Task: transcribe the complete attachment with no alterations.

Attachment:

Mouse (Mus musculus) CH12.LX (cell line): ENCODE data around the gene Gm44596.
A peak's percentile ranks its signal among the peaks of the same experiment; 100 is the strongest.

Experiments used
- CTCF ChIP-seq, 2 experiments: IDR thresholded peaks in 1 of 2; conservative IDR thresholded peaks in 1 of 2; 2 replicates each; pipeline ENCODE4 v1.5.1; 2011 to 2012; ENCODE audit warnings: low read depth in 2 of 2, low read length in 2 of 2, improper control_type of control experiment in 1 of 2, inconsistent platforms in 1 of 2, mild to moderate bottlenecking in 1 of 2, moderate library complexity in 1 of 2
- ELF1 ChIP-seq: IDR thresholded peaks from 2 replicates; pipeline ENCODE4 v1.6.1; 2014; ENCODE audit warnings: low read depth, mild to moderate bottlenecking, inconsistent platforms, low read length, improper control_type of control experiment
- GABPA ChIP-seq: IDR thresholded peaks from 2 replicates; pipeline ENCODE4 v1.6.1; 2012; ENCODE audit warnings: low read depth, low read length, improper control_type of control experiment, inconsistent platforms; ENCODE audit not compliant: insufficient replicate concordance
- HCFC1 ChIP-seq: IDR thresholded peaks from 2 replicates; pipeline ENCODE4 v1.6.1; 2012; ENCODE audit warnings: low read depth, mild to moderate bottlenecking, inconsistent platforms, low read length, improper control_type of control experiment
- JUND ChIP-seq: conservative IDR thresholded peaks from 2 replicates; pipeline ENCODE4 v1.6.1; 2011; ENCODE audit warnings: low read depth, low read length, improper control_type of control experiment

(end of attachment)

Mouse (Mus musculus) CH12.LX (cell line): ENCODE data around the gene Gm44596.
A peak's percentile ranks its signal among the peaks of the same experiment; 100 is the strongest.

Experiments used
- CTCF ChIP-seq, 2 experiments: IDR thresholded peaks in 1 of 2; conservative IDR thresholded peaks in 1 of 2; 2 replicates each; pipeline ENCODE4 v1.5.1; 2011 to 2012; ENCODE audit warnings: low read depth in 2 of 2, low read length in 2 of 2, improper control_type of control experiment in 1 of 2, inconsistent platforms in 1 of 2, mild to moderate bottlenecking in 1 of 2, moderate library complexity in 1 of 2
- ELF1 ChIP-seq: IDR thresholded peaks from 2 replicates; pipeline ENCODE4 v1.6.1; 2014; ENCODE audit warnings: low read depth, mild to moderate bottlenecking, inconsistent platforms, low read length, improper control_type of control experiment
- GABPA ChIP-seq: IDR thresholded peaks from 2 replicates; pipeline ENCODE4 v1.6.1; 2012; ENCODE audit warnings: low read depth, low read length, improper control_type of control experiment, inconsistent platforms; ENCODE audit not compliant: insufficient replicate concordance
- HCFC1 ChIP-seq: IDR thresholded peaks from 2 replicates; pipeline ENCODE4 v1.6.1; 2012; ENCODE audit warnings: low read depth, mild to moderate bottlenecking, inconsistent platforms, low read length, improper control_type of control experiment
- JUND ChIP-seq: conservative IDR thresholded peaks from 2 replicates; pipeline ENCODE4 v1.6.1; 2011; ENCODE audit warnings: low read depth, low read length, improper control_type of control experiment